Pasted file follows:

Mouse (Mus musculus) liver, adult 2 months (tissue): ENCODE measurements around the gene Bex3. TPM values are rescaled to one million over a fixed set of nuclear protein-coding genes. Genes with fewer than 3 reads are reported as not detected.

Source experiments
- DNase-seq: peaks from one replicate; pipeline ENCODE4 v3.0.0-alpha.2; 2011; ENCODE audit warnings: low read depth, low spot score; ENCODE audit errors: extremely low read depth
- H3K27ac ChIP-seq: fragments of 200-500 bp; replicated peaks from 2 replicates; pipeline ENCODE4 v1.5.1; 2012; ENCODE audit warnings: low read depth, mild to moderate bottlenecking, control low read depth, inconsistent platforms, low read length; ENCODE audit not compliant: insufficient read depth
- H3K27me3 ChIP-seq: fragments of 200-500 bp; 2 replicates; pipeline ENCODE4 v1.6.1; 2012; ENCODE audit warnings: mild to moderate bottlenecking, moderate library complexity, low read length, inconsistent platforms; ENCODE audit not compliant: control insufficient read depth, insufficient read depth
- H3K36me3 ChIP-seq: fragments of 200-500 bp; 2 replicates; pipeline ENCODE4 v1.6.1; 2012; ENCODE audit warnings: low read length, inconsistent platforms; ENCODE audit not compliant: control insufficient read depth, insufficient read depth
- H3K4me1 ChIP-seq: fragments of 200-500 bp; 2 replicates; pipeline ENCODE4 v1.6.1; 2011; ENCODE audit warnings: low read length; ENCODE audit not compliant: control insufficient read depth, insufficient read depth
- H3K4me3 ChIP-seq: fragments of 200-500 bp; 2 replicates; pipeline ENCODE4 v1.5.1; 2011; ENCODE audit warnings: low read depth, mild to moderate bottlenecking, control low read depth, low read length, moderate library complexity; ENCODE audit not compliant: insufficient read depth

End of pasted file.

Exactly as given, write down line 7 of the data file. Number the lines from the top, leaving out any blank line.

- H3K4me1 ChIP-seq: fragments of 200-500 bp; 2 replicates; pipeline ENCODE4 v1.6.1; 2011; ENCODE audit warnings: low read length; ENCODE audit not compliant: control insufficient read depth, insufficient read depth